Reviews by L. J. Roberts

WILLIAM G. TAPPLY – Follow the Sharks. Charles Scribners Sons, hardcover, 1985. Reprint paperbacks: Ballantine, 1986, 1992.

Genre:   Licensed investigator. Leading character:   Attorney Brady Coyne, 3rd in series. Setting:   Boston.

WILLIAM TAPPLY Follow the Sharks

First Sentence:   Sylvie Szabo normally speaks with the careful diction and precise grammar of one whose English is a second language, but when she’s a little sleepy or drunk or wants to tease, her speech tends to betray her Slavic origins.

   At the bequest of a friend, attorney Brady Coyne becomes the agent for young baseball pitcher Eddie Donogan. Although his career starts with great promise, over time his pitching falls apart.

   Eddie not only quits baseball, but walks away from his wife and their young son, E. J. Now, twelve years later, Brady receives a call that E. J. has been kidnapped and the family wants his help.

   You don’t need to be a fan of baseball to like this book, even though it does include one of the most loving and reverential descriptions of the game I’ve ever read.

   But it’s that level of description of all aspects that makes Tapply such a pleasure to read. He pays such wonderful attention to the details in providing time, place and atmosphere: “The sky along the horizon was turning from black to purple…”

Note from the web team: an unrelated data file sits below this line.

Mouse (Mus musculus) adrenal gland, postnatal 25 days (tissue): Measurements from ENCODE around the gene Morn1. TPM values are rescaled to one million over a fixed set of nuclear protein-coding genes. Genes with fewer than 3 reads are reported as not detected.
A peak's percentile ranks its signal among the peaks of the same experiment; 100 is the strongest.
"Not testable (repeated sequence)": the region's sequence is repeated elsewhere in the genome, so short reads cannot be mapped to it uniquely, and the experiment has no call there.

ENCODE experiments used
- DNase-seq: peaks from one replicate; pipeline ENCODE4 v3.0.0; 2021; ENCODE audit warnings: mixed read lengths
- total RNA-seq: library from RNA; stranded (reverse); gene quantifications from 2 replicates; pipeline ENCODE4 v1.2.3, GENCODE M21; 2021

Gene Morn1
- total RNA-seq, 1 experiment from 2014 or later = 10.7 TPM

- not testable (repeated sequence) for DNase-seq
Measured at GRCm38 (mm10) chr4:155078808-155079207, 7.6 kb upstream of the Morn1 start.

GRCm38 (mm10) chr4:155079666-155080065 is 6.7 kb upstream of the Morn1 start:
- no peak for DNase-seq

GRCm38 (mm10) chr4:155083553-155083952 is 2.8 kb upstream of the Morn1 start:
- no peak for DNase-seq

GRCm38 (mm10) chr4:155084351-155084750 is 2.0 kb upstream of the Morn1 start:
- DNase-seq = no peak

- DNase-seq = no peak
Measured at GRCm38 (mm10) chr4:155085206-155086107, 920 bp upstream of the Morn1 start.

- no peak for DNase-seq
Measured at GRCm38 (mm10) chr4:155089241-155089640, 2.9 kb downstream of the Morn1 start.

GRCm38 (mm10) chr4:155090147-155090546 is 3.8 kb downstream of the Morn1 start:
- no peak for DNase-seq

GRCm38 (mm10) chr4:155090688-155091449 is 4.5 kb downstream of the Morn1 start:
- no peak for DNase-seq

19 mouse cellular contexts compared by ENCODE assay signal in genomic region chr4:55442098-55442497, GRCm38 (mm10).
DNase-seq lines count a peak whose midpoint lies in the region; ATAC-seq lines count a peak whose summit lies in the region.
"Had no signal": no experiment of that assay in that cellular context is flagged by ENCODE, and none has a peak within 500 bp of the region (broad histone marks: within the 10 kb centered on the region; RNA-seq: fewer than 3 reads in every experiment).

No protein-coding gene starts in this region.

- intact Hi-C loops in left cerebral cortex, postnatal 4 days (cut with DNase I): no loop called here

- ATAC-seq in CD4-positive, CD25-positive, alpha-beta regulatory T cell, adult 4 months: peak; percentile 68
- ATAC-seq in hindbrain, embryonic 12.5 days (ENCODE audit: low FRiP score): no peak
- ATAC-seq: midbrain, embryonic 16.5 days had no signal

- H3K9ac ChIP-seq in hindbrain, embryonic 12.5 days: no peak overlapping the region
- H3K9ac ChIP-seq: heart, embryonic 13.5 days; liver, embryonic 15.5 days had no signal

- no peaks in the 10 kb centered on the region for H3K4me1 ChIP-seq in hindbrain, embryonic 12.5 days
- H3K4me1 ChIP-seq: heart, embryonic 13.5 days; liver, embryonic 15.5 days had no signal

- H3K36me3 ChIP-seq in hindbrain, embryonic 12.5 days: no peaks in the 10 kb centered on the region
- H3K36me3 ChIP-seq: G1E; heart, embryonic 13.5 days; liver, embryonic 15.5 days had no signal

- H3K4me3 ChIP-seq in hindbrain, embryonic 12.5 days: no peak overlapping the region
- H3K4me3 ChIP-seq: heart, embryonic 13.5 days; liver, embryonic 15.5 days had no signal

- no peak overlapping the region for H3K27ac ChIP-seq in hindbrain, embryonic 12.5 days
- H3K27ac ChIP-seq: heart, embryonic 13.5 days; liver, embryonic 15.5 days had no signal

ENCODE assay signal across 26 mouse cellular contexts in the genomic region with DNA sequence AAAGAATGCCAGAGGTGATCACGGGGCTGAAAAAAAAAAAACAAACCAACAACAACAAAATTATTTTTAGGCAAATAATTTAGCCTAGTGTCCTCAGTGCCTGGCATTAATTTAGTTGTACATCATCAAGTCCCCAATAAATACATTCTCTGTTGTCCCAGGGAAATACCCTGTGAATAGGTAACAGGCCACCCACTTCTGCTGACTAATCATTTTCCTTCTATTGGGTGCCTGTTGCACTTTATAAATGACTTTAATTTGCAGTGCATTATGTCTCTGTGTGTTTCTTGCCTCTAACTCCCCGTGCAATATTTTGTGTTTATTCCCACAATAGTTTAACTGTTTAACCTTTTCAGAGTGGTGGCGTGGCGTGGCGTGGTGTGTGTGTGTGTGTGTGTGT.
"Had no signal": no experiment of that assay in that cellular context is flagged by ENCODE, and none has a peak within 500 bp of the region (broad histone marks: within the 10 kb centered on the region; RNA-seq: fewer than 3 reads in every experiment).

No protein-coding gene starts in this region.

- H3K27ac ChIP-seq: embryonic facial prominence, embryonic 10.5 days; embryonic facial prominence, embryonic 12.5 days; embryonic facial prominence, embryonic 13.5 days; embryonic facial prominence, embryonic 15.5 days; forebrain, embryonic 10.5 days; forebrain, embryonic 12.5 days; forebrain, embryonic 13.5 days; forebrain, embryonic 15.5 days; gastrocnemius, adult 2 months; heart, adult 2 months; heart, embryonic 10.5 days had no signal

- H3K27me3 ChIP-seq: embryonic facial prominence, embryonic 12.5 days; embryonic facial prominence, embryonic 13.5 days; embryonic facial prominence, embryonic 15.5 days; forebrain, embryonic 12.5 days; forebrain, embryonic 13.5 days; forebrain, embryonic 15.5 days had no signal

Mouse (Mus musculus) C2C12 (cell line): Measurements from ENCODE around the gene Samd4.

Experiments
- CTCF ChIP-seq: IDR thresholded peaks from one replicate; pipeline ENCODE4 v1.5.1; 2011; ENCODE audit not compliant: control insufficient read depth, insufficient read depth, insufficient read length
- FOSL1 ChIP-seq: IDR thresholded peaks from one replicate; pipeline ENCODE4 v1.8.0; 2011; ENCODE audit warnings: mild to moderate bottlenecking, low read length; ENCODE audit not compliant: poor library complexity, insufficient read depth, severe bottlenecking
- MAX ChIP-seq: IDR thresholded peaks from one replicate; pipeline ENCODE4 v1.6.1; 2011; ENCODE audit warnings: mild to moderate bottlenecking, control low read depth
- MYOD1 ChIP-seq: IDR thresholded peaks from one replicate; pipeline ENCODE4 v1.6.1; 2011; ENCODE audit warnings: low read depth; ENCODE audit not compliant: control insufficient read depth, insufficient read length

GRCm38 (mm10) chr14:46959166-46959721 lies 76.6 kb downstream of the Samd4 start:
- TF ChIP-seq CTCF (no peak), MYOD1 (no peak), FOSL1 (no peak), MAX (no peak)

With that, you know exactly the point in the day to which he is referring. Tapply brings the same life to his characters. Brady is one of my favorite protagonists as he is a true “good guy,” which is so refreshing. He doesn’t automatically go to bed with the attractive woman, he plays by the rules while protecting his clients, he likes classical music and classic jazz and misses his children.

   Even with the secondary characters, there is not only the physical description, but that sense of who they are. As with other books I’ve read recently, it is interesting to read a book set within the past 25 years and to realize how much has changed within that short period of time in terms of technology and social behavior.

   Even so, the story did not feel dated to me at all, as plot is very well constructed. Although, the events take place over a period of time, there is still plenty of action and suspense with a very effective first-person voice.

   The thing to which I keep coming back is that Tapply makes it feel real. He passed away in 2009, and I personally should hate to see his work overlooked or forgotten. I am greatly enjoying reading his series in order, and I highly recommend this book.

Rating: Very Good.

Editorial Comment:   A short obituary for Mr. Tapply was posted here on this blog last August. It includes a full bibliography with many cover images. I met him once, and we exchanged emails a few times. He was one of the good guys in mystery fiction, and I echo LJ’s hope that his work won’t be forgotten too soon.